Diagnosing what is causing MySQL to max cpu?


Posted this on the official forums a week ago and didn’t get a response, hopefully I’ll have more luck here, or if my question doesn’t provide enough information please let me know and I’ll give whatever I can.

MySQL Version: 5.0.45-7.el5 (current latest for RHEL5)

Every so often (it can be anything from a few hours to a few weeks), my MySQL process on a dedicated DB machine jumps to 100% CPU usage and stays there until restarted.

At first I thought it was my application recursing queries to the DB server but I shut all webservers down and left the DB running for an hour and the CPU usage did not let up. This leads me to believe that its a single (or small number) of bad queries causing problems within MySQL.

My problem is that I don’t know where to start to diagnose this.

I’ve enabled log-slow-queries of course but nothing shows up at all. If the application doesn’t run or has low usage, the problem doesn’t occur so I’m reasonably sure its some queries by the application… but its a big big app with many queries during normal usage, can’t really log all the queries at an app level and expect to be able to sift through them to find a problem (especially since it looks like this is a rarely called query given that it doesnt happen too often).

Anyway, any ideas how I can go about solving this?


If I were you, I’d try to rule out a change in query load first. When your app is running normally, you should be able to get an idea of what the normal queries per second is. If you’re not monitoring this already, you can do so manually with SHOW GLOBAL STATUS LIKE ‘Questions’. I usually try to shove as much of info from show status as I can into tools like cacti or nagiosgraph so that when something weird happens I can go back and see what changed.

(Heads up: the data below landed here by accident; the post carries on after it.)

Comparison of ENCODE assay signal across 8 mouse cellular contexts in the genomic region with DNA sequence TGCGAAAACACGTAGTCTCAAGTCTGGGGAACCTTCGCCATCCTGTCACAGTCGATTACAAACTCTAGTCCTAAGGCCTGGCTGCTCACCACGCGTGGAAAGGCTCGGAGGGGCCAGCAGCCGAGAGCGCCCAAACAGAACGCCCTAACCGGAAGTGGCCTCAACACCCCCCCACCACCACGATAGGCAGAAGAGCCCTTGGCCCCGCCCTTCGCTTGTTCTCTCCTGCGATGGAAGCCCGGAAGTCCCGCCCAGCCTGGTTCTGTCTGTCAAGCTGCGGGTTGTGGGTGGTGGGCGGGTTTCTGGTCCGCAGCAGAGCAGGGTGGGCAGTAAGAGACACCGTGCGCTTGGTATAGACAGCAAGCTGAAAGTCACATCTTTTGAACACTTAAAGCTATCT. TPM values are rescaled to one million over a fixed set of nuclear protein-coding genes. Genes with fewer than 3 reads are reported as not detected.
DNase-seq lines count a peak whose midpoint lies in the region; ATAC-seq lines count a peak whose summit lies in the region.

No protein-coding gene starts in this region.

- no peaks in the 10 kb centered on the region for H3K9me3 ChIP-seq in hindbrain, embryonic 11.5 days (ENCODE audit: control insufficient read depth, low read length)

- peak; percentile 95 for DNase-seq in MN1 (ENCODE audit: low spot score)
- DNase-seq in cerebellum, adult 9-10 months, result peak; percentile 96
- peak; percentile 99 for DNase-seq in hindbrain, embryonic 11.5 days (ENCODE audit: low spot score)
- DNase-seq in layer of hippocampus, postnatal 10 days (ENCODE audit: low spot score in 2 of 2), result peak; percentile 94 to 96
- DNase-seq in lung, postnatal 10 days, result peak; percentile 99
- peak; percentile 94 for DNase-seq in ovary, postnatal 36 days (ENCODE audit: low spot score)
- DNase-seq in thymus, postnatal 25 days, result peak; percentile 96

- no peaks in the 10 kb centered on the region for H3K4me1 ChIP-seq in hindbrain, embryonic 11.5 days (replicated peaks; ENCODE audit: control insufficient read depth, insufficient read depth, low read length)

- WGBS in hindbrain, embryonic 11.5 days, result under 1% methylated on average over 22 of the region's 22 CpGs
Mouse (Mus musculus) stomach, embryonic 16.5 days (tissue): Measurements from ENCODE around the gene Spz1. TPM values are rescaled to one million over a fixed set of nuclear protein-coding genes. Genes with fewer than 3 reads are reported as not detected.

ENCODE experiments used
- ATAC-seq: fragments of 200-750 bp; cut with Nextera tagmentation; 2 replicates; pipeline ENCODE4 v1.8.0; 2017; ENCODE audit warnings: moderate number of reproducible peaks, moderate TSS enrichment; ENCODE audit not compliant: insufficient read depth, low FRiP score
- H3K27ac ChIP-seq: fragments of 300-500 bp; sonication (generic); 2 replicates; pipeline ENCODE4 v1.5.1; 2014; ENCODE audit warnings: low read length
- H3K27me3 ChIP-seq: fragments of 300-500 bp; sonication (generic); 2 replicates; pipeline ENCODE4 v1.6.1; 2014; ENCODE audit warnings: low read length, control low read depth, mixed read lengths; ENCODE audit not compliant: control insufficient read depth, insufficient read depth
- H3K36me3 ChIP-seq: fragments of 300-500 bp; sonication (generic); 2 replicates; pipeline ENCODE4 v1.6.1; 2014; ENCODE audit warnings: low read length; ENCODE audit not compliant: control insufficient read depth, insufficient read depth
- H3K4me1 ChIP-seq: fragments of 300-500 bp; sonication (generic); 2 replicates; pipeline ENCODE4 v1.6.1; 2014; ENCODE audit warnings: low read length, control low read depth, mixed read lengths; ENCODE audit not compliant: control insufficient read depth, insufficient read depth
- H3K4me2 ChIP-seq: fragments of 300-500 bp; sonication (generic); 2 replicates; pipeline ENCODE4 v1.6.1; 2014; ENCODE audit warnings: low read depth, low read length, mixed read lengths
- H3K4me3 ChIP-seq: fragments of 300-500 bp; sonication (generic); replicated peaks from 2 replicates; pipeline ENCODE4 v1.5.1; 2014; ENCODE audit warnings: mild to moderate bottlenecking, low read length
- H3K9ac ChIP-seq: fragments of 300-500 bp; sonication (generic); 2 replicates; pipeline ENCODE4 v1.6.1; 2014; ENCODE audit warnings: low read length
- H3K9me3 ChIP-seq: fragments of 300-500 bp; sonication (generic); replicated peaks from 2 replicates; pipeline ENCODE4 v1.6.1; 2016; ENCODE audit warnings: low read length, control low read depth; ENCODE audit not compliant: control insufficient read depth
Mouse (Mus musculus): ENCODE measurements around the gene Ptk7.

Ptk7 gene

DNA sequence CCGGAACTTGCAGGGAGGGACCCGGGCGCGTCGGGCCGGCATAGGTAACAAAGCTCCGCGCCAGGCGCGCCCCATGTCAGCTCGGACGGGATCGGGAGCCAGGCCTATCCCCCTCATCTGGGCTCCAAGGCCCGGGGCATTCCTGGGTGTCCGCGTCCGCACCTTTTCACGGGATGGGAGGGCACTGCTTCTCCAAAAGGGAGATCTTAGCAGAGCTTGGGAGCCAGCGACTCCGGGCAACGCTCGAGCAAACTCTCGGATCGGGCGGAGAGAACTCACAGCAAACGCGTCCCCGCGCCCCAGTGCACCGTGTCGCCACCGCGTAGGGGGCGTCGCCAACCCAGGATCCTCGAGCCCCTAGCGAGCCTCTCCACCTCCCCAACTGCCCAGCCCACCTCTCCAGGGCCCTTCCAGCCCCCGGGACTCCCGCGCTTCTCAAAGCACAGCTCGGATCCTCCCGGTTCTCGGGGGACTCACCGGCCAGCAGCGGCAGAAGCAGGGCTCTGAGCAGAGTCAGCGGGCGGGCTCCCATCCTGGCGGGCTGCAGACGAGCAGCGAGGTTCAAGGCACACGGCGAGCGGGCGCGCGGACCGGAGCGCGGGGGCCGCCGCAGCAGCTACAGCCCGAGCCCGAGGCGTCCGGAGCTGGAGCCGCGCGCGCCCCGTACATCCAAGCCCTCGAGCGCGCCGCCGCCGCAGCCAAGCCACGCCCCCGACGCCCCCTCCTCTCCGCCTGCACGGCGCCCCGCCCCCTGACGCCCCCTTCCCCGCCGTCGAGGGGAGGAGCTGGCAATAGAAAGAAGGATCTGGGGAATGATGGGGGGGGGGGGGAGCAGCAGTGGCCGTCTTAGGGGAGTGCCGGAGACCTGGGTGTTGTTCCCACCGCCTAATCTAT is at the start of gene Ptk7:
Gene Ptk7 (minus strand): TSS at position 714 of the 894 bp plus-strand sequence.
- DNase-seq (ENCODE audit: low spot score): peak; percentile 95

Once you know your expected query load, measure it again when the problem next occurs. If queries per second goes up, then you know you’ve got some application abusing the database, but if it goes down, it is likely that a set of problematic queries are monopolizing the CPU. In the later case, SHOW FULL PROCESSLIST should help you out, since queries like that shouldn’t disappear from the list quickly.

If that doesn’t pan out, you might have to start exploring the possibility that the problem is much lower level, like a bug in MySQL or in your linux kernel.

Another thing to try if its too involved to shut down all apps which access the database is to firewall them out using iptables, provided it doesn’t put your business at risk.

These kinds of problems are usually pretty tough to solve, so best of luck.

Thanks for your reply.

I wasn’t aware of SHOW FULL PROCESSLIST (you learn something new everyday…) so that helped in finding out which query caused the problem, and in the short term let me kill that thread without having to restart the whole mysql process.

If you’ve identified the query, and its not slow because of lock contention, EXPLAIN should go a long way to helping you figure out what’s going on. If you want to post the query and the explain plan, I’d be happy to speculate some more.